There’s more than one way to tell a tale
This feels like one of those posts where I should really do something clever with the format, to reflect the subject matter and outline its possibilities. But I suspect that is beyond your humble correspondent’s capabilities, particularly as he tries to squeeze in a blog post in an already truncated lunch break, and oh the excuses! Anyway, let me tell you about whiteandwhite, an algorithmic noir movie.
What the hell is an algorithmic noir? Well, the film-makers essentially produced a series of scenes, voiceovers and stills for a dystopian noir film – then tagged those items, fed them into some funky computer programme and allowed an algorithm to determine how the film actually played out. This happens each time the film is shown, so the same film is never shown twice. There is no real set beginning, middle or end.
From the clips alone, the method works. It is very much a noir in the sense of mood, if not in the sense of plot. As so many noir plots are kind of plup-y and formulaic anyway, this doesn’t seem to matter. Considering the plot (if there is one) concerns a man trying to understand a dystopian world it makes a strange kind of sense to present that in a confused, fragmentary and determinedly non-linear fashion.
This kind of storytelling reminded me of the A Visit from the Goon Squad app, which allows readers to reorder the chapters randomly, or the 1969 novel The Unfortunates, which consisted of 27 sections in a box that could be read in any order.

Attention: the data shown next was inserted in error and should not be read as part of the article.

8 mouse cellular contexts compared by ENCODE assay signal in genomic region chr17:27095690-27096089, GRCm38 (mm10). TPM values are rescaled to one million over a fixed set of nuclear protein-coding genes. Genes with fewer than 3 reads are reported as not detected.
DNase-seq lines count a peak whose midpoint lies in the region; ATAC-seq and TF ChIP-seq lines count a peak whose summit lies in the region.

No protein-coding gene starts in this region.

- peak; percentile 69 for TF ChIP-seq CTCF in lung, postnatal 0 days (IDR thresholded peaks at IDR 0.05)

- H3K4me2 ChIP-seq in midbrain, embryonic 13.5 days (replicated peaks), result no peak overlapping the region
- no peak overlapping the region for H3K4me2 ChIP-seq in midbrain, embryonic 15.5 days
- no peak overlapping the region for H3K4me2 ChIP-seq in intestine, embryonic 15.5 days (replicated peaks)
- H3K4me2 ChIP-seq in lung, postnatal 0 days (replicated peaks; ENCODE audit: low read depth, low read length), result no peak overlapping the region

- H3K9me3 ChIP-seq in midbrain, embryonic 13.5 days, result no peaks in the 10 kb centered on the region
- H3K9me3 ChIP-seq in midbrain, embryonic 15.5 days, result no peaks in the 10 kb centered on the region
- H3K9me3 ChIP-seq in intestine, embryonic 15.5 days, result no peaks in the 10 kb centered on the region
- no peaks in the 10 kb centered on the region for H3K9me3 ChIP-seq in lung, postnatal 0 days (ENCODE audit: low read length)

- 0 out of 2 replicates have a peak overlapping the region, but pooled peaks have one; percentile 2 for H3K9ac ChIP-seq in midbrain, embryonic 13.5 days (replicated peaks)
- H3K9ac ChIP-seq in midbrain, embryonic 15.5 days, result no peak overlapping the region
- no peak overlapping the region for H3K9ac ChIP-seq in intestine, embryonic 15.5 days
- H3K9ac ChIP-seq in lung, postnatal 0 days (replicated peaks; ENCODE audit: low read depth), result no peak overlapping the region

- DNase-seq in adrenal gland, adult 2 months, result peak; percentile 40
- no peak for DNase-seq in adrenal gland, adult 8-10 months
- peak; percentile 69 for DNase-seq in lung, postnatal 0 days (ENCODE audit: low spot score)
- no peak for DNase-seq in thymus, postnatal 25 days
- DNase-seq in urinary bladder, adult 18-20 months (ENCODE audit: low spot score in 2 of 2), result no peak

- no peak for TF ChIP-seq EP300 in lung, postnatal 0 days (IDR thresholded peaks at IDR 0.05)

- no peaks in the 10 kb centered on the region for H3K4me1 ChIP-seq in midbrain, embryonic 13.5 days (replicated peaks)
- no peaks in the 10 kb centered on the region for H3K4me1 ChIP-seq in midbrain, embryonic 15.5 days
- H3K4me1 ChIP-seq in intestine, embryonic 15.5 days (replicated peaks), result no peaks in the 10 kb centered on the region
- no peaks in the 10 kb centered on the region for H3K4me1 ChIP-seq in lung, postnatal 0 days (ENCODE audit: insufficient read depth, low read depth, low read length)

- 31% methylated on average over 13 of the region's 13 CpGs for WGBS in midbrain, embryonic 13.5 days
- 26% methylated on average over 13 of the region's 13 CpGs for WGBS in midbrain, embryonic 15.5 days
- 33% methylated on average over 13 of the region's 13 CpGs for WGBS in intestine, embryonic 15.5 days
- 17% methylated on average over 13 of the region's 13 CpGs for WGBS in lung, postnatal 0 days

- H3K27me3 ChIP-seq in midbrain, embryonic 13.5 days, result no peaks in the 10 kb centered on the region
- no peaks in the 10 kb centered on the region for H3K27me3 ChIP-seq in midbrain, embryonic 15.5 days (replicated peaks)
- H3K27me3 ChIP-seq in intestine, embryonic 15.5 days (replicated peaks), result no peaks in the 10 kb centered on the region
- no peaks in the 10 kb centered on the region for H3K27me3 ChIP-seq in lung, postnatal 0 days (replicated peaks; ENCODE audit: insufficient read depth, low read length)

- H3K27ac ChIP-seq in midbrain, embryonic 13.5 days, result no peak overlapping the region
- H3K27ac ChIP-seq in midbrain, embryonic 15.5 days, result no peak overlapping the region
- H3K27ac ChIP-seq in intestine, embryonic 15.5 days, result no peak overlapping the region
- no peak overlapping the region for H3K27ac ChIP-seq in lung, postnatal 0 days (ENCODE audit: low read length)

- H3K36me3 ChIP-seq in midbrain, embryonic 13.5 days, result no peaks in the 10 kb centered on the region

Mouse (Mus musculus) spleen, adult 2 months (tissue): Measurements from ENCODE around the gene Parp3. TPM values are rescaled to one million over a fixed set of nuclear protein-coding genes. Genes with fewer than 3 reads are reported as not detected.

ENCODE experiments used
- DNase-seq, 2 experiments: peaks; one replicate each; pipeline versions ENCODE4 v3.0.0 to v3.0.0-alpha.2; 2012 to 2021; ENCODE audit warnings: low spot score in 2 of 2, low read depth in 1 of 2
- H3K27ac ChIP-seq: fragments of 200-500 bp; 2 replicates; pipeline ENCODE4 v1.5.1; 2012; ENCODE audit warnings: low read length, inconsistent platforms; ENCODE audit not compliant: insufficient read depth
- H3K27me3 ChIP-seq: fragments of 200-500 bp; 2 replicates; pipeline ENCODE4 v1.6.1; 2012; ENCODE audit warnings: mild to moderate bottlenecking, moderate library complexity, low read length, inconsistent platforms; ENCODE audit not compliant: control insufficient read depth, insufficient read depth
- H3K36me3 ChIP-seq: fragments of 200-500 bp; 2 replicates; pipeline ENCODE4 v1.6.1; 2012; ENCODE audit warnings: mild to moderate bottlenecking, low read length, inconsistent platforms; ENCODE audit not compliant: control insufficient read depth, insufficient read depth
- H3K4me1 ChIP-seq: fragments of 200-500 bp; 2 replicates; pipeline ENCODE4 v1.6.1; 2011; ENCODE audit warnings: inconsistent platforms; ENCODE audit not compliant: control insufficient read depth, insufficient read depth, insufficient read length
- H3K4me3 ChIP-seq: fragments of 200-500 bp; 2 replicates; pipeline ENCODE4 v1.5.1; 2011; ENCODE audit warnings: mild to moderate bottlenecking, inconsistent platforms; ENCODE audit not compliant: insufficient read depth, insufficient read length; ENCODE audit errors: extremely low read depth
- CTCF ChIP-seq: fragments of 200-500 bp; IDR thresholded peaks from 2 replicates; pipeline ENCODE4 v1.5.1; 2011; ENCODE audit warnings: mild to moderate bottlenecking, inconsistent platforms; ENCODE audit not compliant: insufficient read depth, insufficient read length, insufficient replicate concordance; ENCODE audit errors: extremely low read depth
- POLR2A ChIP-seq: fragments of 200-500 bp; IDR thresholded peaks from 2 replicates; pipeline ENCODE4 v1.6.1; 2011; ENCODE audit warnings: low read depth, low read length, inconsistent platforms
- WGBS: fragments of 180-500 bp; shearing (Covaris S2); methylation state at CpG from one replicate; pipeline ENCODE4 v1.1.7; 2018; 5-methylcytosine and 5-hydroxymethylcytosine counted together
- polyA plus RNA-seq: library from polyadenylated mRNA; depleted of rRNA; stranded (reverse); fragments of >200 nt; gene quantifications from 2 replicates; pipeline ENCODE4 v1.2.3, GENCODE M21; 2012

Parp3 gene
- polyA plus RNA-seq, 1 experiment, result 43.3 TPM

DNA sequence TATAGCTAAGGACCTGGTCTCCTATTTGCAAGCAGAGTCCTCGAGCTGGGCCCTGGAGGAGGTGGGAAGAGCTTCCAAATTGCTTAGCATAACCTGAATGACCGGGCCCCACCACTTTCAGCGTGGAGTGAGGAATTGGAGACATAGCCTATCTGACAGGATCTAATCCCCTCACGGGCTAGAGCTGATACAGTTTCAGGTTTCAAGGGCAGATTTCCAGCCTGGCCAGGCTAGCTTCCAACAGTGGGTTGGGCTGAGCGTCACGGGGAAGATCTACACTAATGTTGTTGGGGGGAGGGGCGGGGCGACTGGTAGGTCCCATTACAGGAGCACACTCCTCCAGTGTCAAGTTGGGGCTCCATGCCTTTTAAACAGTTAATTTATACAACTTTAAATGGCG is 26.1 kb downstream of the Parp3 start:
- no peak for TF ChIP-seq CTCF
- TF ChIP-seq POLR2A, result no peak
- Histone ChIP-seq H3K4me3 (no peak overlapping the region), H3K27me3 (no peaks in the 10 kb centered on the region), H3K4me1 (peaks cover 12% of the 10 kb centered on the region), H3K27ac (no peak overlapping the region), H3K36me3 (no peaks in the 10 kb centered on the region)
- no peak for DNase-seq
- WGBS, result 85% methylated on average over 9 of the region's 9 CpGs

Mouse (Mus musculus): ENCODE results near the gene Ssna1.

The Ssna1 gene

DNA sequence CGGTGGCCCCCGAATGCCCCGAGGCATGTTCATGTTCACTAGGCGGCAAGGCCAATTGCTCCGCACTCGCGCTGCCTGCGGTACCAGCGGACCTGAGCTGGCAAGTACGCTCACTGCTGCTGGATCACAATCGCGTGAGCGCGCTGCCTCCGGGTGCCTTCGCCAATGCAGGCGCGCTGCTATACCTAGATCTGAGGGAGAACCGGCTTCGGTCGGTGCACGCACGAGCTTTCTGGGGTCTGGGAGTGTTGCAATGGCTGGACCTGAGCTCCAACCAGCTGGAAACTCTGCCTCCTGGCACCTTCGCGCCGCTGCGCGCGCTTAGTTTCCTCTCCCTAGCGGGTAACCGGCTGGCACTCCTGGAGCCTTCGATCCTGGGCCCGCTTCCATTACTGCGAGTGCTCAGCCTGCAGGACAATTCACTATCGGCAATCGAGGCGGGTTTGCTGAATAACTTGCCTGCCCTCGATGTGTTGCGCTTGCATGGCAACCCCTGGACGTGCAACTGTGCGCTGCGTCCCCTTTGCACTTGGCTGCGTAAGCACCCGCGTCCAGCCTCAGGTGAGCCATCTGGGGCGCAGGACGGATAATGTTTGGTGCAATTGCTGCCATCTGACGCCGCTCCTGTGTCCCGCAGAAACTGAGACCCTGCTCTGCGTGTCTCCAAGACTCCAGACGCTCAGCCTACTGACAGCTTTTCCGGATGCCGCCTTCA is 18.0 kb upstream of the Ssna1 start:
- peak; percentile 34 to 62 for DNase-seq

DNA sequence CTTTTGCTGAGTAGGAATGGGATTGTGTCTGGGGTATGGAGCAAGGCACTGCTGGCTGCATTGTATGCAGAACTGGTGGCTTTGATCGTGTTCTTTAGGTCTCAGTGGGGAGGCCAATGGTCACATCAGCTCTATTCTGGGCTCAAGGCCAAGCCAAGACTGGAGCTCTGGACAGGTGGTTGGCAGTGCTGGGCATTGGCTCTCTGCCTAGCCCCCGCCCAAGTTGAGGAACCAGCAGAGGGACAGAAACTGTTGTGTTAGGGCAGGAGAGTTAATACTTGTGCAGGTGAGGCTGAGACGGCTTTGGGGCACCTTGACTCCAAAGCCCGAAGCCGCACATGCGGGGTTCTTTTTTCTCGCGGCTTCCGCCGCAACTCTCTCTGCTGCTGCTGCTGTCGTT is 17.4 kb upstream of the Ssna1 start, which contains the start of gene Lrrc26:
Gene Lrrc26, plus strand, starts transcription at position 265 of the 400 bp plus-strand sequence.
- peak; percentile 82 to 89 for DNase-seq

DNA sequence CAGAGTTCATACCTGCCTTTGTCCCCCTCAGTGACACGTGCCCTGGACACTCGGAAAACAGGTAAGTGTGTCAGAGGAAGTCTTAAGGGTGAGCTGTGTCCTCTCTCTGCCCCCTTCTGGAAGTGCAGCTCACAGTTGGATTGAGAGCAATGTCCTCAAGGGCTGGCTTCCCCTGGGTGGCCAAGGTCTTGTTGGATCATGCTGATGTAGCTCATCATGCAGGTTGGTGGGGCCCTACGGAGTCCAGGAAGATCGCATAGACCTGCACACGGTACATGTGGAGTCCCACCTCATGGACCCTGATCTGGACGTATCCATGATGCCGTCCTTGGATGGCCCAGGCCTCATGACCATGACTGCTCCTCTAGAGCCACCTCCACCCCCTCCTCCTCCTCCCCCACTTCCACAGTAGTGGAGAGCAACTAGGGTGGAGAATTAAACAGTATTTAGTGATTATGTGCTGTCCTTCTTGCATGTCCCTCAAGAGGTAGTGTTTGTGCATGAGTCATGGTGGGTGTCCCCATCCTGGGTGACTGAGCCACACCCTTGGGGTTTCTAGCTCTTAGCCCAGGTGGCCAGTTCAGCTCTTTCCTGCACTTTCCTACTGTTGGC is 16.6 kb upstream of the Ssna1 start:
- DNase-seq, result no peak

The Unfortunates shows playing with linearity and randomness isn’t necessarily new. And even mainstream audiences seem able to cope with non-chronological narratives pretty easily and have been able to for some time – Pulp Fiction anyone? Yet, this concept does still feel particularly modern.
Our worlds, and our understanding of the wider world, feel less and less linear. Take a Major News Event of your choice. One hundred years ago we would have had the event explained to us in a chronological manner through our morning newspaper. We would experience a Major Event in a similar way fifty years ago with the TV evening news. But now? Now, we’re just as likely to piece a major news story together from all manner of disparate sources, and not necessarily in a chronological fashion, in order to understand what happened. This is often in ‘real-time’, but that’s not to say we are there at the start of the story, or even understand it is a ‘story’ right away, as we don’t necessarily have the filtering or mediation of the traditional media.
Or take research – where once we might have consulted the encyclopedia, or visited the library, now we have those resources plus Google, immediate word-of-mouth advice from social media etc.
And not only do we piece together these elements as they come to us in a non-linear and non-chronological form, we also make judgement calls along the way in terms of reliability and usefulness. whiteonwhite, and whatever other projects that have preceded it or now follow it, feels like a strong method of representing the confusing, complex world we live in. It might not make sense of our lives, but it might make us think about how we do communicate and consume knowledge, and perhaps how we fail to make sense of our world. I think there could be a lot of fun to be had taking some of these ideas forward and developing them further.